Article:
• The other area of concern on offense was at wide receiver, where I saw Georgia’s downfield guys struggle all game to get separation.  You can bitch about Lambert holding the ball too long on occasion — more on that momentarily — but he wasn’t getting a lot of help from his guys.  North Carolina’s secondary is good, so maybe this was more about the matchup than anything else, but it’s something to keep an eye on.
  • Then, again, the priority was on blocking for the run, so it’s also possible that there are other lineups that might do better in that regard.  I have a hard time believing that Terry Godwin won’t see the field more than he did Saturday night.
  • Isaiah McKenzie may not have had much of a game in the return department, but he definitely blew things up as a receiver.  I really liked how sure-handed he was.
  • Hello, three tight end sets.  Woerner played a ton, which was something of a surprise.  Nauta did, too.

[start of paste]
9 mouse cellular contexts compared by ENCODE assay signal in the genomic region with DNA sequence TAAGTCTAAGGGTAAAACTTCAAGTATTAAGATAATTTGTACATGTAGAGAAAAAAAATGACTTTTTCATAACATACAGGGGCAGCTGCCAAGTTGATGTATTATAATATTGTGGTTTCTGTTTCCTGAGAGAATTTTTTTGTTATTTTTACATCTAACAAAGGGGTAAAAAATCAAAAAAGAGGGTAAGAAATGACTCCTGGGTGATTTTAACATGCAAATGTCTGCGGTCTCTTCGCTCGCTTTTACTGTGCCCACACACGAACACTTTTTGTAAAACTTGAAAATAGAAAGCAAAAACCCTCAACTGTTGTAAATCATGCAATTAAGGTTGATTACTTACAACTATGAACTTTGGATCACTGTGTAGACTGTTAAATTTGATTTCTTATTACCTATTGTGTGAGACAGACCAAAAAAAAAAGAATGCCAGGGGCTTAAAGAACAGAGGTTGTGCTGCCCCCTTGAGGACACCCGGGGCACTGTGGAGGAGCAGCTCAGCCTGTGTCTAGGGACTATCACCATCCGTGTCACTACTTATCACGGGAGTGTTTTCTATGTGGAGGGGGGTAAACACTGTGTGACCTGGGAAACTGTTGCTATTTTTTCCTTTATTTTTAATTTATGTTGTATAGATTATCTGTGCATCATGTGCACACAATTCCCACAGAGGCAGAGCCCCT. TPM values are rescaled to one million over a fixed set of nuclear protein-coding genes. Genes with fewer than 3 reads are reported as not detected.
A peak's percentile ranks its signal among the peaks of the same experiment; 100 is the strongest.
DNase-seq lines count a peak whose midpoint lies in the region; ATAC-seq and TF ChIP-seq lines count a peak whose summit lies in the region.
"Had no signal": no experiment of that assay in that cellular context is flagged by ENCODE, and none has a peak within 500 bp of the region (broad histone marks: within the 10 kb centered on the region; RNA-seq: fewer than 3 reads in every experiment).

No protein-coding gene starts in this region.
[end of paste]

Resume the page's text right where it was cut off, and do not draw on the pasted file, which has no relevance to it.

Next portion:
• I’ve already said all I can say about Chubb.  It’s almost a shame that his titanic effort overshadowed Brian Herrien’s night.  Herrien showed unexpected quicks and ran hard.  Once Holyfield and Michel return from the land of the wounded, it’s hard to see a team in the SEC that can match Georgia’s depth at running back.
  • The 2016 version of Greyson Lambert is a little different from the 2015 version, but not enough for him to hold off Jacob Eason from starting at some point this year.  His release is improved, as he showed with that great throw he made to McKenzie for a first down.  And he didn’t attempt a questionable pass that I can recall.  However, his ability to read and react to blitzes is as slow as before and his propensity to hang on to the ball far too long remains.  He is what he is, with all that entails.